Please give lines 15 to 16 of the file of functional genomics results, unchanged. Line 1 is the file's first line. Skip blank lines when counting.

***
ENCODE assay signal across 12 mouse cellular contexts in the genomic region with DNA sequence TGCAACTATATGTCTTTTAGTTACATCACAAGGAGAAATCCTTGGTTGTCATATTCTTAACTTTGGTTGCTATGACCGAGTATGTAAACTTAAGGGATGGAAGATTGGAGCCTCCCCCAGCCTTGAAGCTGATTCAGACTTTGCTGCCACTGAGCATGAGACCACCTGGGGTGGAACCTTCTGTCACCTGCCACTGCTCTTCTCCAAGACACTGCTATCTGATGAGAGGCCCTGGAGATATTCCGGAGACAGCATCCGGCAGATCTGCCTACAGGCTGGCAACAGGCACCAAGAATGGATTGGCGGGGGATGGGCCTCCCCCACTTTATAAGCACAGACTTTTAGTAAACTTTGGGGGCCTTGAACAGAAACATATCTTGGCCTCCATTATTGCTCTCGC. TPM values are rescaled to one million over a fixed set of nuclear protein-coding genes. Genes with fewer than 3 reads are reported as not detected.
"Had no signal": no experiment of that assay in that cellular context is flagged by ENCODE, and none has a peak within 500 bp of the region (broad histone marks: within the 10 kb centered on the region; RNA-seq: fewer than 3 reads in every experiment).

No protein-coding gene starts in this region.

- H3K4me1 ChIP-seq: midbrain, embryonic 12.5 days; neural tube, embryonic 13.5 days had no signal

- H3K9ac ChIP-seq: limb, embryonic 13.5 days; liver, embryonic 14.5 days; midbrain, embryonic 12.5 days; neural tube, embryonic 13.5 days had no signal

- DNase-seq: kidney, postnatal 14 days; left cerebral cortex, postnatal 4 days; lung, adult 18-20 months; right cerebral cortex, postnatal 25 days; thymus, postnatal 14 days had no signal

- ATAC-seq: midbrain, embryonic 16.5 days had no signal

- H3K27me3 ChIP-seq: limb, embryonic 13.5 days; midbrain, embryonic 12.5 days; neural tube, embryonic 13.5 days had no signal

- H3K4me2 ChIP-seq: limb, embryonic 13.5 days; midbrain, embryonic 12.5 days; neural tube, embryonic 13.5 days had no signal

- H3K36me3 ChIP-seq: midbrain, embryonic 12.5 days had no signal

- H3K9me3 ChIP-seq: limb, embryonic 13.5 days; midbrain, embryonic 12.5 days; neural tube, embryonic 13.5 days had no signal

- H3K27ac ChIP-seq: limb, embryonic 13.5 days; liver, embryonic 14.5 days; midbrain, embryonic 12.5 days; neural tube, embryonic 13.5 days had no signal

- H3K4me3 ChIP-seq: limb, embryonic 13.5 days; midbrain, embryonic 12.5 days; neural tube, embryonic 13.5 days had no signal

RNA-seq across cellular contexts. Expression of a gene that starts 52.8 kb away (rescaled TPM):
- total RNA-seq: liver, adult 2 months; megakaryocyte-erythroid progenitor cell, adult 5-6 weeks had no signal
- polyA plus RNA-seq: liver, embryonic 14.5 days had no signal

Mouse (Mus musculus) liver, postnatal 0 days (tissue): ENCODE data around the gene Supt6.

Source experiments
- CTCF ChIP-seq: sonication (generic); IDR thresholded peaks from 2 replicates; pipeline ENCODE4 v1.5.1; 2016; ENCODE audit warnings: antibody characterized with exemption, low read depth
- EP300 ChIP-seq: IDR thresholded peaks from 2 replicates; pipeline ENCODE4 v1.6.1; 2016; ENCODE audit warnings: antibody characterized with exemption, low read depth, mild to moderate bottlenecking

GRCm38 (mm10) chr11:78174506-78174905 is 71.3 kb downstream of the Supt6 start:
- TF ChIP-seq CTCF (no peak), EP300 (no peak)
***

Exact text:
- total RNA-seq: liver, adult 2 months; megakaryocyte-erythroid progenitor cell, adult 5-6 weeks had no signal
- polyA plus RNA-seq: liver, embryonic 14.5 days had no signal